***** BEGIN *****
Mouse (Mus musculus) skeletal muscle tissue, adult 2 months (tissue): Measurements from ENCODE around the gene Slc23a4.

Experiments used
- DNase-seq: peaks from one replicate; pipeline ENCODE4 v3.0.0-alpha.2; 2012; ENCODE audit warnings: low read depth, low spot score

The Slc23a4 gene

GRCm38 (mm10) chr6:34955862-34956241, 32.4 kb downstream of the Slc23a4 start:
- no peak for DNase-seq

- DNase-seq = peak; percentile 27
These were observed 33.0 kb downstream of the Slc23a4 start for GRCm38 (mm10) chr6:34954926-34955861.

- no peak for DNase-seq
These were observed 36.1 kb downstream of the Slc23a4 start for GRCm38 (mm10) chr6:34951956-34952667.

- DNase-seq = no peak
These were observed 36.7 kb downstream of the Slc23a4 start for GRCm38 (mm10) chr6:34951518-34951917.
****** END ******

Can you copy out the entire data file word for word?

Mouse (Mus musculus) skeletal muscle tissue, adult 2 months (tissue): Measurements from ENCODE around the gene Slc23a4.

Experiments used
- DNase-seq: peaks from one replicate; pipeline ENCODE4 v3.0.0-alpha.2; 2012; ENCODE audit warnings: low read depth, low spot score

The Slc23a4 gene

GRCm38 (mm10) chr6:34955862-34956241, 32.4 kb downstream of the Slc23a4 start:
- no peak for DNase-seq

- DNase-seq = peak; percentile 27
These were observed 33.0 kb downstream of the Slc23a4 start for GRCm38 (mm10) chr6:34954926-34955861.

- no peak for DNase-seq
These were observed 36.1 kb downstream of the Slc23a4 start for GRCm38 (mm10) chr6:34951956-34952667.

- DNase-seq = no peak
These were observed 36.7 kb downstream of the Slc23a4 start for GRCm38 (mm10) chr6:34951518-34951917.